Date Approved

8-20-2010

Date Posted

11-15-2011

Degree Type

Open Access Dissertation

Degree Name

Doctor of Philosophy (PhD)

Department

Psychology

Committee Member

Renee Lajiness-O‟Neill, PhD, Chair

Committee Member

Silvia von Kluge, PhD

Committee Member

Ellen Koch, PhD

Committee Member

Robert Carpenter, PhD

Abstract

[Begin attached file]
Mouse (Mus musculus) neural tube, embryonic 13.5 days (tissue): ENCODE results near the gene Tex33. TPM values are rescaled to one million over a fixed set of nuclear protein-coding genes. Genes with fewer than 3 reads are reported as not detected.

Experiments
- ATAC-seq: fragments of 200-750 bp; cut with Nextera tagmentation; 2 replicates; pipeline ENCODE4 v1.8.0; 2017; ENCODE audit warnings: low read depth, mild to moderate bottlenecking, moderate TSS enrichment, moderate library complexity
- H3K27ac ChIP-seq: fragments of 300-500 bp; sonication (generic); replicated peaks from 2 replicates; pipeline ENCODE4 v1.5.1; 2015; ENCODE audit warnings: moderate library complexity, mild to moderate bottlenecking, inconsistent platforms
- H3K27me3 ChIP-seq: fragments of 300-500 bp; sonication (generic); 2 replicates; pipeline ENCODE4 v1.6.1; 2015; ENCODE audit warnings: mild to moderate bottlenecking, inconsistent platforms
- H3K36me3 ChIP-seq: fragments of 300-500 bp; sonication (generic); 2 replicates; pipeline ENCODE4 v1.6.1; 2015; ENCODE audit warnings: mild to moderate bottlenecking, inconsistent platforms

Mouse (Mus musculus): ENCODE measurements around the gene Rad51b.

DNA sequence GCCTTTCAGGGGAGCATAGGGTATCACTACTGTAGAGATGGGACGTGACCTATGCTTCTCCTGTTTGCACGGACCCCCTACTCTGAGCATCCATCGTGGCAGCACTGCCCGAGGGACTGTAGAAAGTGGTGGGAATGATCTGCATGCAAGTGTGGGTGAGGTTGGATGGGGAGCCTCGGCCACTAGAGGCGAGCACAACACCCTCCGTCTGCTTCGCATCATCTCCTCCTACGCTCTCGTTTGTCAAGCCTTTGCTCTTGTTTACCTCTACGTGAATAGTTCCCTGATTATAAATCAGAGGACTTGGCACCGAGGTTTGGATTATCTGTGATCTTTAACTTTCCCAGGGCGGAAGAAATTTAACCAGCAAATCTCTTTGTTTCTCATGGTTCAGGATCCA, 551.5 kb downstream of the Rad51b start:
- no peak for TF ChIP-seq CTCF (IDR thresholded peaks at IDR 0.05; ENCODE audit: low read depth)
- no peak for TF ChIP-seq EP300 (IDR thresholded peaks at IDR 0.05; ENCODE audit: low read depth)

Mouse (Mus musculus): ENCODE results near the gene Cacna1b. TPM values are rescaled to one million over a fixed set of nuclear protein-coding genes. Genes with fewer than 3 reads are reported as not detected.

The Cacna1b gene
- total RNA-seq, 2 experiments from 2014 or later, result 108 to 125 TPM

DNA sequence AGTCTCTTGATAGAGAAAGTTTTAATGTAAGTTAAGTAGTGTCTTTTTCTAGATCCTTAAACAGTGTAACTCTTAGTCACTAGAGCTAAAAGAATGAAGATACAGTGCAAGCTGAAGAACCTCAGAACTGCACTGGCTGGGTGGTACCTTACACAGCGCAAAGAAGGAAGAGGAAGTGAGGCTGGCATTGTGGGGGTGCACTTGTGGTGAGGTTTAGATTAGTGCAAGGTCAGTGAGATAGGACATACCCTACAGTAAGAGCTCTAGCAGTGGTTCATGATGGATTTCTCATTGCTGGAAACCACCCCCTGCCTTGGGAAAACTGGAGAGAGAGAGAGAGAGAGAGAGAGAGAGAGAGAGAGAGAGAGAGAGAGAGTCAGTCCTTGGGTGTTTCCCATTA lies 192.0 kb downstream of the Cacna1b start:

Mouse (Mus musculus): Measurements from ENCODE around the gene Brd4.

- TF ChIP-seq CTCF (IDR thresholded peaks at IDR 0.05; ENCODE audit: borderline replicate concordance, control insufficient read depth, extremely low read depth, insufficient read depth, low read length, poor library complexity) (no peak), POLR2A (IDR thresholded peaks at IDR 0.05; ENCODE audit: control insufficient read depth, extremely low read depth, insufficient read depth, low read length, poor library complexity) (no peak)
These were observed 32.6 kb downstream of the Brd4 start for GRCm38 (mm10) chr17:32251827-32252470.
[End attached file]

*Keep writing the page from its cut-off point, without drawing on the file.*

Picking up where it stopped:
The relationship between memory and adaptive functioning was studied in sample of 268 children with attention deficit/hyperactivity disorder (ADHD, n = 83), autism spectrum disorder (ASD, n = 62), velo-cardio-facial syndrome (VCFS, n = 21), and low birth weight (LBW, n = 38) and neurotypicals (n = 64). Children with ASD and VCFS demonstrated a relative weakness in facial and visual memory, while no between-group differences were found during the auditory verbal learning task of the TOMAL. Learning curve analyses showed that after the first trial of the visual span test, all groups performed at the same level, but the performance of the clinical samples dropped after each subsequent trials. However, during the delayed recall, no between-group differences were evident. On the word memory test, the groups were significantly different after the first trial, but during delayed recall their performance converged. When memory functioning was used to predict academic achievement, TOMAL scores explained 37% of the variance in math scores, 22% in reading, and 13% in spelling scores. The same models did not predict social skills as measured by the CBCL. When age, gender, and FSIQ were added to memory scores to the regression model, the adjusted R2 value doubled for achievement scores, with IQ clearly driving the age effect. However, IQ was not a significant predictor of social skills. With that criterion, age became the only significant predictor, explaining 39% of the variance. The clinical implications of the findings on diagnostic (nonverbal memory and math seem to be a relative weakness in neurodevelopmental disorders; repeated learning trials may be needed to allow diagnosis-specific deficits to emerge; cognitive variables predict academic, but not social functioning; consolidation could be treated as a separate, emergent variable and normed separately to enhance its diagnostic utility) and treatment (visual cuing may be less effective in ASD and especially VCFS than a verbally mediated one) considerations are discussed.

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